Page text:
Socca with caramelised apple, fennel and labneh

Tasmania, the beautiful, wild and isolated Apple Isle, recently selected as one of the Lonely Planet’s top ten regions to travel for 2015. We planned our family holiday to Tasmania a little while ago, coinciding with the visit of Barth’s parents from the Netherlands.  This was to be their first trip outside of Europe, and as they also love the outdoors, we wanted to show them the diversity of Australia’s countryside.

Cradle Mountain

The ascent to the Cradle Mountain summit, from the plateau halfway up the range

After a quick stop in Sydney, we flew into Hobart last Sunday and made our way straight to Cradle Mountain.  I had checked out the temperatures beforehand, and they were a very (un-Australian) frosty 5C.  I packed my down puffy jacket, and was made fun of by the whole family.  I guess they were laughing on the inside when the woman at our lodge told us that the forecast was for snow that first freezing night….

Wombat Pool, on Cradle Mountain summit hike

Wombat Pool, on Cradle Mountain summit hike

Cradle Mountain

Cradle Mountain

Fortunately it didn’t snow.  It was, however, extremely cold as we set off for for a day hike to the Cradle Mountain summit, complete with our picnic lunch. I had wanted to visit Cradle Mountain for many years, so I was pretty excited to finally see that sweeping miner’s cradle carved into the blue sky in the distance.  The 13km hike was a fairly arduous one, with lots of uphill climbs, chain ropes and clambering over boulders.  I was very impressed that Barth’s parents, who are almost 70, made most of the trek.

Cradle Mountain summit

Cradle Mountain summit… I made it two thirds of the way up, but my fear of heights stopped me going further… you can see Barth somewhere up there in the rocks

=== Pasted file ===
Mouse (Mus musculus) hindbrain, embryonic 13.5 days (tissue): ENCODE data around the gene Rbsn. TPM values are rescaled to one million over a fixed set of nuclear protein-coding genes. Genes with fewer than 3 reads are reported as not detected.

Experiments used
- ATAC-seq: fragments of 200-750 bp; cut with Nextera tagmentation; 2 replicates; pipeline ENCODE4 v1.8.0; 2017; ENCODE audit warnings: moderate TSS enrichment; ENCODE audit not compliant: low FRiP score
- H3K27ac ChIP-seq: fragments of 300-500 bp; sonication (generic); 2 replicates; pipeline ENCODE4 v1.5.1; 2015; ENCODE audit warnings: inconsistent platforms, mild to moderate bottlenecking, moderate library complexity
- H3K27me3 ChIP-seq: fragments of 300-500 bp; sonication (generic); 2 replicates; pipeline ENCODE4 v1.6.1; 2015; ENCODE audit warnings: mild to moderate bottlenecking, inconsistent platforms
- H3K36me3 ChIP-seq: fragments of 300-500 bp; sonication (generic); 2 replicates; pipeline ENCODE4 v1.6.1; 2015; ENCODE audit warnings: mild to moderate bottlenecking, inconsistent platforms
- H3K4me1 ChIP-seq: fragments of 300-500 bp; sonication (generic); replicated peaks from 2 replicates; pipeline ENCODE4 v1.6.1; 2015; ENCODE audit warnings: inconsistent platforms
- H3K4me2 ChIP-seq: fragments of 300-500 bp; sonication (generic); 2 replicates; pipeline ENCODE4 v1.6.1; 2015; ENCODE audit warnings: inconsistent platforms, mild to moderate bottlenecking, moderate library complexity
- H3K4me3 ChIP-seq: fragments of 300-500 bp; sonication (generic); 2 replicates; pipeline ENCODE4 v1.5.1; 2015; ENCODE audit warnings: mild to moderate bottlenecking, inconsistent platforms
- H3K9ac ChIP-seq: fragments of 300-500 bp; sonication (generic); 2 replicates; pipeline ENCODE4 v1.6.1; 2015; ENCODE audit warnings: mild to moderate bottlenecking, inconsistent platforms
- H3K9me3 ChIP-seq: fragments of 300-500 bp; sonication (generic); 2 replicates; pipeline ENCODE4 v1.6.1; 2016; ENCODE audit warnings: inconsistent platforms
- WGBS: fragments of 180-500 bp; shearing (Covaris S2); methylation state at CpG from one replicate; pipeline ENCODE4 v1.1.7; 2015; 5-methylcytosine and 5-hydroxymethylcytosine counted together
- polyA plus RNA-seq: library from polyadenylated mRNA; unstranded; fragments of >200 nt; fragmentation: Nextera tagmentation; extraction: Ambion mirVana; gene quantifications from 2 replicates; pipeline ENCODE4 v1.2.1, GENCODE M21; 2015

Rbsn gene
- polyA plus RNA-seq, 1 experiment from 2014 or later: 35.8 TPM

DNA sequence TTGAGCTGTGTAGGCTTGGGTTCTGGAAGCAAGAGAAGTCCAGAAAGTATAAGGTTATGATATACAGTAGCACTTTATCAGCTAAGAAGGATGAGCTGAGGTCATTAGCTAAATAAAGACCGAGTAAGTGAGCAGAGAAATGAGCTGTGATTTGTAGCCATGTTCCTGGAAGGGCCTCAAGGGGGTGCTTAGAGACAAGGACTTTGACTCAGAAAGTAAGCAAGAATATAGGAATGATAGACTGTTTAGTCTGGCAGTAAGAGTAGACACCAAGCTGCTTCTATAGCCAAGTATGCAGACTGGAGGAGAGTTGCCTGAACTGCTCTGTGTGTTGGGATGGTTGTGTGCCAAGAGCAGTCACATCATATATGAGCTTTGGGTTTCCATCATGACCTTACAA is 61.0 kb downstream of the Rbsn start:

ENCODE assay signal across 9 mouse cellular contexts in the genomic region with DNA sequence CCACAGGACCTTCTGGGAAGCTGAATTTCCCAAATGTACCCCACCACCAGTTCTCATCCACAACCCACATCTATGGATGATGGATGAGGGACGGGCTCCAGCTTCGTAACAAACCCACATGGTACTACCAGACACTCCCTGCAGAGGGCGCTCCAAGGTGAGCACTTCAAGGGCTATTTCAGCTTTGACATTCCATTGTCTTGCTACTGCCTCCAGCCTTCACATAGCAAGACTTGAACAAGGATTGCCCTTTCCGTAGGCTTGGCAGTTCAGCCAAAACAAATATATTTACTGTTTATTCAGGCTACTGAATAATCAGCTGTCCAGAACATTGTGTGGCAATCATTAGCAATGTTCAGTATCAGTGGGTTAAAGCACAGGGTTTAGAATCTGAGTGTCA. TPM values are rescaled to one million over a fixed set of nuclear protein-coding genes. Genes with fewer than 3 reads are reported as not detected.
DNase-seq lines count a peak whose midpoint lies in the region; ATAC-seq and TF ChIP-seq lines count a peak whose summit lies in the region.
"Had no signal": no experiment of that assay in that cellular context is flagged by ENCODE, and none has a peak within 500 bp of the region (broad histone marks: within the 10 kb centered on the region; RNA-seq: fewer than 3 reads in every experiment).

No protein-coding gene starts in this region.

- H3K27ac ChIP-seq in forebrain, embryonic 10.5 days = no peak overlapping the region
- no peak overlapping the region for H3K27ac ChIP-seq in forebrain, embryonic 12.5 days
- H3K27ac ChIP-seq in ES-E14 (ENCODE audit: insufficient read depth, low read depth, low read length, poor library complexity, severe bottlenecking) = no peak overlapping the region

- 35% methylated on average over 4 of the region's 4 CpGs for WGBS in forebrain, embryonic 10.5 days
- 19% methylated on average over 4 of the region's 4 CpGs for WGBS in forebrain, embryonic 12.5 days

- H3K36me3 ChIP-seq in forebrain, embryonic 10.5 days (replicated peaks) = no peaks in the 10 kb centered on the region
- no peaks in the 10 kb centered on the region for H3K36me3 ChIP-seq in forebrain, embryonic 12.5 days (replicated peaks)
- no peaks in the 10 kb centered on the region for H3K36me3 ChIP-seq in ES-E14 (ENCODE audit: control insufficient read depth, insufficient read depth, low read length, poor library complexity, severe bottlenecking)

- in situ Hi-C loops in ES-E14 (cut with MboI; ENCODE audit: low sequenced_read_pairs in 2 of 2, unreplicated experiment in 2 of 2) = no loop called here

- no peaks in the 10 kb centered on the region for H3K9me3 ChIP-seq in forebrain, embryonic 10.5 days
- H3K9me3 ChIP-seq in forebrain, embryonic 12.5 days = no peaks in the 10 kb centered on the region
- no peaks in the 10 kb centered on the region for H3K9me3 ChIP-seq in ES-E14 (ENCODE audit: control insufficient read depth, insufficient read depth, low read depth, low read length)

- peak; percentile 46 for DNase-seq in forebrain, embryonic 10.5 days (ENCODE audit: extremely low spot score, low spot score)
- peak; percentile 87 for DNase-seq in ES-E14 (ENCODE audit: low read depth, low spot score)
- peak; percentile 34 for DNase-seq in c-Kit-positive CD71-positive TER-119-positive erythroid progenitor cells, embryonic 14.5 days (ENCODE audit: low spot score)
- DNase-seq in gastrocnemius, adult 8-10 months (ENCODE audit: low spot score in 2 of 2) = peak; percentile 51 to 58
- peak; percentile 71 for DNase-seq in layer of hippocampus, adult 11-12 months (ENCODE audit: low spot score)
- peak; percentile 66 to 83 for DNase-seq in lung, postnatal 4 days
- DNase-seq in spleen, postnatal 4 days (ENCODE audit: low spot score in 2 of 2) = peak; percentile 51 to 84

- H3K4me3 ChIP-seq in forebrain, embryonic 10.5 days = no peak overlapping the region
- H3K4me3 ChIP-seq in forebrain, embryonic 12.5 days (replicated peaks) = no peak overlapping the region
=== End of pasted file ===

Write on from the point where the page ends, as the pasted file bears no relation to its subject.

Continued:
View from (almost) the top of Cradle Mountain

View from (almost) the top of Cradle Mountain

Tasmania is only a small island, however there is so much to do and see; sweeping beaches, ocean views, wineries and naturally formed landscapes on the east coast; culture, waterways, artisan food (salmon, cheese, preserves, oysters, cider, whisky) and Huon pine in the Hobart and south area, and the world heritage wilderness of the national parks, mining towns and convict history in the west. For this trip we chose the wild, wild west.  However, we will definitely be making a return visit, as we only just scratched the surface. The Bay of Fires in the north east, and south of Hobart are at the top of my return list.

After Cradle Mountain, we drove to Strahan, a pretty, small coastal village on the west coast.  Here we visited the expansive Ocean Beach, and took a boat trip over to Bonnet Island to watch the sunset and see the fairy penguins (which were amazingly cute!). Regrettably, we didn’t have time to visit the dunes, or cruise on the Gordon River.

Ocean Beach, Strahan

Barth and his father “offroad” on Ocean Beach

Hells Gate

Sunset at Hells Gate, Strahan

Next stop was the South West National Park area, a densely wild area in south-west Tasmania.  We had a beautiful drive along the Lyell Highway, including passing through the desolate but Lord of the Rings-esque copper-mining town of Queenstown and pausing mid highway to allow an echnida to cross the road.  We stopped at a lovely B&B near Fentonbury overnight, which had a woodfire stove (my favourite) and a small dam where we saw a platypus (in the wild!!).  I don’t think I’ve ever seen a platypus in the wild before, and Barth’s parents certainly hadn’t.  On the following day, we drove an hour or two to the start of another 11km day hike to Mt Eliza.  This hike was not as challenging as the Cradle Mountain one, as the path was quite well marked, but it did have a 700m ascent and spectacular views over the South West National Park, Lake Pedder and Lake Gordon.